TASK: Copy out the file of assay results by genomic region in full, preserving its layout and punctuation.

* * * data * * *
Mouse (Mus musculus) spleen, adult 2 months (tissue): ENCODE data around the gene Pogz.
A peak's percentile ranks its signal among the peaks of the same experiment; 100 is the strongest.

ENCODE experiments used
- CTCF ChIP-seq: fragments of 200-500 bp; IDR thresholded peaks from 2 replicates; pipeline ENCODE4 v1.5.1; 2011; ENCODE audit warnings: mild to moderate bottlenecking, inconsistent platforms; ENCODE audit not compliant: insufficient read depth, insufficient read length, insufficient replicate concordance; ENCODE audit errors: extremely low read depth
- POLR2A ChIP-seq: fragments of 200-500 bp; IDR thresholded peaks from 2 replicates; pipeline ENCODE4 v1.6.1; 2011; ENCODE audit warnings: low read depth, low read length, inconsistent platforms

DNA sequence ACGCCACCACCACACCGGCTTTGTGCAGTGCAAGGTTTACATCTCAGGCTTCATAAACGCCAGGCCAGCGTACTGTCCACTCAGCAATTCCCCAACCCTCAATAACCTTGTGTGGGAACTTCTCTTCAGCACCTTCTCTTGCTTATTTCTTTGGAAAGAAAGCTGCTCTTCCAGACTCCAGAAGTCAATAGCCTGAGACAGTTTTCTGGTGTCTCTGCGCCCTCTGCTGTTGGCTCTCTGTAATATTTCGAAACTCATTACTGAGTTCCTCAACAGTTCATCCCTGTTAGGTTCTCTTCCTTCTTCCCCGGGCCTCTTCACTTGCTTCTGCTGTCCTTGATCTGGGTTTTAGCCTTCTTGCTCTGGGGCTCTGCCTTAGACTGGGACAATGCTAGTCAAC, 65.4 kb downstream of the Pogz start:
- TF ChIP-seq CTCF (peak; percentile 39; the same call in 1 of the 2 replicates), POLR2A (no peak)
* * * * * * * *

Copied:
Mouse (Mus musculus) spleen, adult 2 months (tissue): ENCODE data around the gene Pogz.
A peak's percentile ranks its signal among the peaks of the same experiment; 100 is the strongest.

ENCODE experiments used
- CTCF ChIP-seq: fragments of 200-500 bp; IDR thresholded peaks from 2 replicates; pipeline ENCODE4 v1.5.1; 2011; ENCODE audit warnings: mild to moderate bottlenecking, inconsistent platforms; ENCODE audit not compliant: insufficient read depth, insufficient read length, insufficient replicate concordance; ENCODE audit errors: extremely low read depth
- POLR2A ChIP-seq: fragments of 200-500 bp; IDR thresholded peaks from 2 replicates; pipeline ENCODE4 v1.6.1; 2011; ENCODE audit warnings: low read depth, low read length, inconsistent platforms

DNA sequence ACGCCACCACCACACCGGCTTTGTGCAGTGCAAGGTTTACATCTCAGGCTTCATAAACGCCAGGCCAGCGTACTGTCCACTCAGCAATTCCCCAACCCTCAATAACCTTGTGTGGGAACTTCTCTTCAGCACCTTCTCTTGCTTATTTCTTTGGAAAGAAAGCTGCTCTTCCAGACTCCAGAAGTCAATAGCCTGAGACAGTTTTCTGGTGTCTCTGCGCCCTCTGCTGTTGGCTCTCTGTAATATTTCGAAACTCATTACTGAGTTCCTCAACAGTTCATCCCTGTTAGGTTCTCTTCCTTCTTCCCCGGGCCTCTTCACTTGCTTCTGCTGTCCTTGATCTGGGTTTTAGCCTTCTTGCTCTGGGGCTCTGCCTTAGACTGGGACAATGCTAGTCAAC, 65.4 kb downstream of the Pogz start:
- TF ChIP-seq CTCF (peak; percentile 39; the same call in 1 of the 2 replicates), POLR2A (no peak)